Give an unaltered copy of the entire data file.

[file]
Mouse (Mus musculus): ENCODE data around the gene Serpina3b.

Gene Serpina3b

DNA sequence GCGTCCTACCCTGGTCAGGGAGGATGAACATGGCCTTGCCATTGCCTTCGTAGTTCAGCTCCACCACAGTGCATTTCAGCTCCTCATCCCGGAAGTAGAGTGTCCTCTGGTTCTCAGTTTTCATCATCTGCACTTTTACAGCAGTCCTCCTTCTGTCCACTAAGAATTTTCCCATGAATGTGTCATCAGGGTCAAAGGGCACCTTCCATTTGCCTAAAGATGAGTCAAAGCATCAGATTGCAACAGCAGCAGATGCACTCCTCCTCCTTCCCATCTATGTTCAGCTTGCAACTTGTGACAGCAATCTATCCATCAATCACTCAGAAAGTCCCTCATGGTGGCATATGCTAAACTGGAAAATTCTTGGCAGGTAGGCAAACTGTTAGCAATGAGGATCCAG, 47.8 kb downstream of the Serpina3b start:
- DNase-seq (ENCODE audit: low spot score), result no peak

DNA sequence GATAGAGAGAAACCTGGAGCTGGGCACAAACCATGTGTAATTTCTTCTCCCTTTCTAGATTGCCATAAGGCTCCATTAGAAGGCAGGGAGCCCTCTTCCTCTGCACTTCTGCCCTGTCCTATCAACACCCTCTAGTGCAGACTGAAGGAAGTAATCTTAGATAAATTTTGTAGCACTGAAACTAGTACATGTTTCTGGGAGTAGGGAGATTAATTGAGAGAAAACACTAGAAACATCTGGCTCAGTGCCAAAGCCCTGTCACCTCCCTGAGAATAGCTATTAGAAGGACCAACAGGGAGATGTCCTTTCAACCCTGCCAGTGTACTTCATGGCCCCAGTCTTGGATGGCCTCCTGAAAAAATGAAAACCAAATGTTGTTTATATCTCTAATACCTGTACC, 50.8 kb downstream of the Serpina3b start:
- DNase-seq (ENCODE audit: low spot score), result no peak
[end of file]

Mouse (Mus musculus): ENCODE data around the gene Serpina3b.

Gene Serpina3b

DNA sequence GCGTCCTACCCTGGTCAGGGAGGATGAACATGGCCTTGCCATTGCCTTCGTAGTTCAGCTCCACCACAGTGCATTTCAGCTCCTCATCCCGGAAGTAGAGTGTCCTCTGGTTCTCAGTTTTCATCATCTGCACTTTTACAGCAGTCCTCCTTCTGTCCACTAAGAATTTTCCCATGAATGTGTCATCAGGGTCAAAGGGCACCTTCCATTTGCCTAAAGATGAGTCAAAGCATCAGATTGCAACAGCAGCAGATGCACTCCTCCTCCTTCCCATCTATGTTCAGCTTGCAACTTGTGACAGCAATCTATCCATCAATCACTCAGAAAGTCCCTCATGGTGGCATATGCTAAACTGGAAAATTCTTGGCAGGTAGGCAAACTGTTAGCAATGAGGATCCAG, 47.8 kb downstream of the Serpina3b start:
- DNase-seq (ENCODE audit: low spot score), result no peak

DNA sequence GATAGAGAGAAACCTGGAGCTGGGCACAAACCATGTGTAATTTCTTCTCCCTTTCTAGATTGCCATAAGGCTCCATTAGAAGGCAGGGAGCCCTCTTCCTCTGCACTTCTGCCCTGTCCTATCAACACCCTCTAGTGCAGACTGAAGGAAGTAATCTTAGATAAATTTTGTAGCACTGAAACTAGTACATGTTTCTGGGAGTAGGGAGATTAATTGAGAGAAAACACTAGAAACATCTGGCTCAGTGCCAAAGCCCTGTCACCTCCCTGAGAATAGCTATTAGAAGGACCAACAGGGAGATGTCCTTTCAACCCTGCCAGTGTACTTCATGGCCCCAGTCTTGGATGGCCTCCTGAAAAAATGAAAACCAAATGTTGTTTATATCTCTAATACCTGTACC, 50.8 kb downstream of the Serpina3b start:
- DNase-seq (ENCODE audit: low spot score), result no peak